• Tom Millar says:

      Any size of bowls and weight can be used. Each individual have different size of hands and a gentleman may use a size 5 bowl heavy but a lady may one use a size 0 or possibly a 1. I personally use a size 3 heavy whereas my wife uses a size 1.

  4. Peter says:

    What happens when on the last end of the game is played and the opposition has shot wood, he has one bowl left and is told he is holding shot. All agree that is the case and they shake hands. As the two skips are walking down the mat, the shot wood falls away. Should the decision stand.

    • Roger Hammond says:

      The accepted rule of ESMBA is used frequently in competitions and is as follows;
      The final bowl of an end must be allowed 30 seconds to ‘settle and fall’ after coming to a standstill.
      Common sense suggests that skips will agree and no-one should step on the mat for this period..

  5. Mike Dickinson says:

    Really useful information, thank you. I’m looking to set up an indoor short mat bowling club. Is there a directory of clubs for each UK County? How would I go about registering with the EIBA?

  6. Clive langdon says:

    Sorry guy but can anyone help as to how to remove creases from a short mat bolts mat ours has been rolled and has a few creases in it

      • Roger Hammond says:

        Not completely true RAC…..if you are referring also to the ‘ditch-line’ also……a bowl may roll through a curving route touching and even passing-over the ‘ditch-line as it may roll out of the ditch again. So long as the bowl does not touch any other bowl within the ditch or the fender of the ditch, it will remain live!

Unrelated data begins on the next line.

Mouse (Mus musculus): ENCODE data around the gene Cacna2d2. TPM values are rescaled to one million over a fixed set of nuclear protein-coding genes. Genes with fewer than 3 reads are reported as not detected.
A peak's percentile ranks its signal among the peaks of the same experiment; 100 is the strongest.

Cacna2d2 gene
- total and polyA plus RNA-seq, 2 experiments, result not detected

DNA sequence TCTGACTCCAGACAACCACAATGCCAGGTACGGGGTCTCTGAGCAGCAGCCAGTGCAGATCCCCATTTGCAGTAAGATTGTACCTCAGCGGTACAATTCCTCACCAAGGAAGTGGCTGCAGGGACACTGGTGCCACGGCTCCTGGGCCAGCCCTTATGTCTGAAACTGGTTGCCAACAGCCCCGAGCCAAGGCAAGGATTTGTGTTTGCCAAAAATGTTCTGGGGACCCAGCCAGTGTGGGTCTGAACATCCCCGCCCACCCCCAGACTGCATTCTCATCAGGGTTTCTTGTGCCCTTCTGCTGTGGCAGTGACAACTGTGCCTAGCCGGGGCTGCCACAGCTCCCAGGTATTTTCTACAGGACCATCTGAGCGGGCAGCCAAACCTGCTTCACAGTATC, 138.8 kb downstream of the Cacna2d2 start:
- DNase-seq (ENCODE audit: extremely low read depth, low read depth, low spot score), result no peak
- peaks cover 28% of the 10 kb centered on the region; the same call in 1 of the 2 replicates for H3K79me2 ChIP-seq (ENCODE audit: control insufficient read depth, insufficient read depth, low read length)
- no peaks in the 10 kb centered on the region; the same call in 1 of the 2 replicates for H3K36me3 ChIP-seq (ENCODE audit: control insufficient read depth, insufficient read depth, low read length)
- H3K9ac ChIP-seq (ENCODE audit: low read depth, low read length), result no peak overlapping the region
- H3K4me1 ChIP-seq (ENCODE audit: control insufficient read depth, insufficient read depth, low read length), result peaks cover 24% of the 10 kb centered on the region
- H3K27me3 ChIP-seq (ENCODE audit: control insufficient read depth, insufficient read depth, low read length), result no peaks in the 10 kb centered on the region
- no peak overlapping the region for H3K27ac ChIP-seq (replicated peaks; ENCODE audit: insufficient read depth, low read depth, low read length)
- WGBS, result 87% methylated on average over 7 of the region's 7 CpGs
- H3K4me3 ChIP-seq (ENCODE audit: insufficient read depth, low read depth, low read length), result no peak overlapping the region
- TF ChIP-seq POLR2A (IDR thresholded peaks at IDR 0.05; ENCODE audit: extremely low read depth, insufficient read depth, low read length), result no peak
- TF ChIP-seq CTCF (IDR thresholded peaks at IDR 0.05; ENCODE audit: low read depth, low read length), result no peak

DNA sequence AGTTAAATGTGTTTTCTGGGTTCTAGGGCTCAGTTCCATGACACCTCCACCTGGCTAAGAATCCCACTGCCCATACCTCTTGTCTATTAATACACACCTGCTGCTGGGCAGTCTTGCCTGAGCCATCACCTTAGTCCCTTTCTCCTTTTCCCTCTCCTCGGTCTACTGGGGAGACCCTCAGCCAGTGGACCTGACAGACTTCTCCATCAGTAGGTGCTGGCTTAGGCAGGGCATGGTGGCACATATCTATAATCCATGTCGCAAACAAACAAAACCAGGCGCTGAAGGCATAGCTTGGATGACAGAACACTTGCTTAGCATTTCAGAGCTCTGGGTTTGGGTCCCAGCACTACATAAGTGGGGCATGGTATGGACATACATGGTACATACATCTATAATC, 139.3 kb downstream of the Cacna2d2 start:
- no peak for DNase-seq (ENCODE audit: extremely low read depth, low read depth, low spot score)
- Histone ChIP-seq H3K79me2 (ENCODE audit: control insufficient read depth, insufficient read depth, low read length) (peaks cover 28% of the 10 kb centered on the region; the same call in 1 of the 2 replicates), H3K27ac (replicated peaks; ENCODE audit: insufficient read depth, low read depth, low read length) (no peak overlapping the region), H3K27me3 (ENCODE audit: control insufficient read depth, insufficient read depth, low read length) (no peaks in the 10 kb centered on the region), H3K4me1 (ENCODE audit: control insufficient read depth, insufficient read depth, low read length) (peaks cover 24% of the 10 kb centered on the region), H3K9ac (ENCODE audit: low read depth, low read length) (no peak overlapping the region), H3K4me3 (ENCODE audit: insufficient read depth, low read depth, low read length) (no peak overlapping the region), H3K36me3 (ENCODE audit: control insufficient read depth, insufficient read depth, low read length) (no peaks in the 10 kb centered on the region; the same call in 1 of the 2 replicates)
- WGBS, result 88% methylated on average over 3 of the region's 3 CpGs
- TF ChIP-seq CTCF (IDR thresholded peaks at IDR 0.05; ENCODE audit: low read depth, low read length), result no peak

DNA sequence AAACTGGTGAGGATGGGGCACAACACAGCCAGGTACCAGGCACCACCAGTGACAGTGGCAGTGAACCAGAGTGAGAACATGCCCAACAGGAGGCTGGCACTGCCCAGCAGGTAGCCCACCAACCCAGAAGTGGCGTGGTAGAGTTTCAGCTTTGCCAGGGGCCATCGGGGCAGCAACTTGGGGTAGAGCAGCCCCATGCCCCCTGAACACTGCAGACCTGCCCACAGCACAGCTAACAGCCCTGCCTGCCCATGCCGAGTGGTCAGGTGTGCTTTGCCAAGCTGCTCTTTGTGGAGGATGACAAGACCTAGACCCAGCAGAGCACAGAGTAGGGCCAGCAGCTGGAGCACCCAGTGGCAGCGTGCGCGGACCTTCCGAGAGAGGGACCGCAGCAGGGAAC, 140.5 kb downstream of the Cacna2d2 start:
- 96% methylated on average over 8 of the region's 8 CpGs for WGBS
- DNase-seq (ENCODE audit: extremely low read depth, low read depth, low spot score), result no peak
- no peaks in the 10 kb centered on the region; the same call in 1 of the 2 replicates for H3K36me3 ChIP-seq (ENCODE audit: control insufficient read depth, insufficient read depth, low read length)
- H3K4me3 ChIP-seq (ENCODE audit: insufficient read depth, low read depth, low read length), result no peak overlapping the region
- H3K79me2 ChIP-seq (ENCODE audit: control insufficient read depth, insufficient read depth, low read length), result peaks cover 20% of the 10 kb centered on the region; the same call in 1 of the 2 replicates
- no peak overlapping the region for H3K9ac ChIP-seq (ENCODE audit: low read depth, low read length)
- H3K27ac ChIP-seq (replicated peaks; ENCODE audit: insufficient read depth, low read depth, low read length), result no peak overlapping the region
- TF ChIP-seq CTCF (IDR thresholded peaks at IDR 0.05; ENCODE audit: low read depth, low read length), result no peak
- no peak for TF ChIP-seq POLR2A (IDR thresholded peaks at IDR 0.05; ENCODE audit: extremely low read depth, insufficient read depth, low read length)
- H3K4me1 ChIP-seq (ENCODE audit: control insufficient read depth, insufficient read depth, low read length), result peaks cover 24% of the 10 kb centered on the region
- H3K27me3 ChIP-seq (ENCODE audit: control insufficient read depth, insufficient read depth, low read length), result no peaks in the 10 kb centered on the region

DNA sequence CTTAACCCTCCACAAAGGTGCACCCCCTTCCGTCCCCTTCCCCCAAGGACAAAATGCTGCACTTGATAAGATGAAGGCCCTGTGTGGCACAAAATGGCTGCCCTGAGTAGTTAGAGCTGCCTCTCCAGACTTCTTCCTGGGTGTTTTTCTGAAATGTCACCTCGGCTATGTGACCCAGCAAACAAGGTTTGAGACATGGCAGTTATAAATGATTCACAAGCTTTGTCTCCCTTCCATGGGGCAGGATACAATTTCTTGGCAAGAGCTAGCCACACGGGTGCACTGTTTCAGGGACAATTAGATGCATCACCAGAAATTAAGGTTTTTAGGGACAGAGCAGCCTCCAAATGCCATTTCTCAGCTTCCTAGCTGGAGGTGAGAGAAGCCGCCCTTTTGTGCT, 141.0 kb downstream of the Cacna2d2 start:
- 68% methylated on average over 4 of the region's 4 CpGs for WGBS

• Edward Dyer says:

      Yes. Provided the jack isn’t dead, a shot played that touches the jack is a toucher (Provided the shot didn’t hit the block or the fender).

      • Brian Rogers says:

        Who desides if the wood in play has touched the center block as sometimes it is very hard to tell and action has to take place quickly.

  7. Mike,Worthington says:

    Is it still classed as a touched if a bowl does not hit the jack directly?.IF it hits the jack after colliding with another bowl is it s touched?.This is a cause of argument where I play. Can someone clear this up please.I believe it has to hit the jack directly to be a touchet. What is the rule please

  8. Sue Jay says:

    Should the rubber mat be put back down before or after bowls have been rolled back to start the next end?

  9. Elsie Laird says:

    I have just started Short Mat. But have Lawn Bowled for some time.
    Is there any place to buy the Short Mat .book or rules.

    • Roger Hammond says:

      Yes . As soon as a bowl passes the nearer dead-line, whether bowled or carried, it is classed as bowled…so will be declared dead if carried.

  10. Pete McEvoy says:

    I’m new to this game and it strikes me that players are more interested in debating the finer points of the rules than improving their performance. Folks, it’s only a game.